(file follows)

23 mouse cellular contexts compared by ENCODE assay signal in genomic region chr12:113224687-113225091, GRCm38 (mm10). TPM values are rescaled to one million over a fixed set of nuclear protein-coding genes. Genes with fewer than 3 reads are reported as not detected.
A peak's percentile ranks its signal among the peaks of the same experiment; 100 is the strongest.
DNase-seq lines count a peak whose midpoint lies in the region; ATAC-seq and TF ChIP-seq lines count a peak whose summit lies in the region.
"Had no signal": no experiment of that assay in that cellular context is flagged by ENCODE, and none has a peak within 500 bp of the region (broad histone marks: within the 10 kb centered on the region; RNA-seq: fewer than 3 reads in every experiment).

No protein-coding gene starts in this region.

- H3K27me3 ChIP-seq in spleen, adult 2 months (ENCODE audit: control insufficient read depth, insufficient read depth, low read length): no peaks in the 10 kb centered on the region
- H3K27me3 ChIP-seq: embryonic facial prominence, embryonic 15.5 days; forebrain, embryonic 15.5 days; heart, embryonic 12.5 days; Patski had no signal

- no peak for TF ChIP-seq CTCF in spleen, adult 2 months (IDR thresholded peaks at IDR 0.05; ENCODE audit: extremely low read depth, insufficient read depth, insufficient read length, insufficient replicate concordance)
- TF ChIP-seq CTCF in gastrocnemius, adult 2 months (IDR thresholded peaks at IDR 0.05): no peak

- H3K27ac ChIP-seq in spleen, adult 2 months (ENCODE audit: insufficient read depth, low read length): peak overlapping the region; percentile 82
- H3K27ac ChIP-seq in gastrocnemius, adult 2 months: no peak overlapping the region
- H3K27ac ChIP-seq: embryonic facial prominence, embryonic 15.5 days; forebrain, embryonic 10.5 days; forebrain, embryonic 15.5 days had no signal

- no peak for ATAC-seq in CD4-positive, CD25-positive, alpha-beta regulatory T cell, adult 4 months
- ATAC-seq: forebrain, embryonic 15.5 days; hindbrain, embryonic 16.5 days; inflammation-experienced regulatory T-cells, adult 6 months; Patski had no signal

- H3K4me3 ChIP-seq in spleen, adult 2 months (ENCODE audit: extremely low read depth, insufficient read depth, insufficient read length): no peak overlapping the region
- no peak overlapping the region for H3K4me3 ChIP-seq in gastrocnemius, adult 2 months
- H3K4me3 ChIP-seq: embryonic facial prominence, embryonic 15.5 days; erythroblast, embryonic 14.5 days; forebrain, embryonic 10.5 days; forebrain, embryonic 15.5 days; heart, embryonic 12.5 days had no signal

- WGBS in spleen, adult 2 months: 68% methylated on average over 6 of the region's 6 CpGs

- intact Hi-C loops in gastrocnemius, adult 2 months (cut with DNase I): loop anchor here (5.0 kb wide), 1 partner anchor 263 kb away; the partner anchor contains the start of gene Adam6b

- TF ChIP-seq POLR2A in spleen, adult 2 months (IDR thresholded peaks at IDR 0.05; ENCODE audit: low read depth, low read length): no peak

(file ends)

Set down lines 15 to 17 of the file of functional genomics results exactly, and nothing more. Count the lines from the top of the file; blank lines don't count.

- H3K4me3 ChIP-seq in spleen, adult 2 months (ENCODE audit: extremely low read depth, insufficient read depth, insufficient read length): no peak overlapping the region
- no peak overlapping the region for H3K4me3 ChIP-seq in gastrocnemius, adult 2 months
- H3K4me3 ChIP-seq: embryonic facial prominence, embryonic 15.5 days; erythroblast, embryonic 14.5 days; forebrain, embryonic 10.5 days; forebrain, embryonic 15.5 days; heart, embryonic 12.5 days had no signal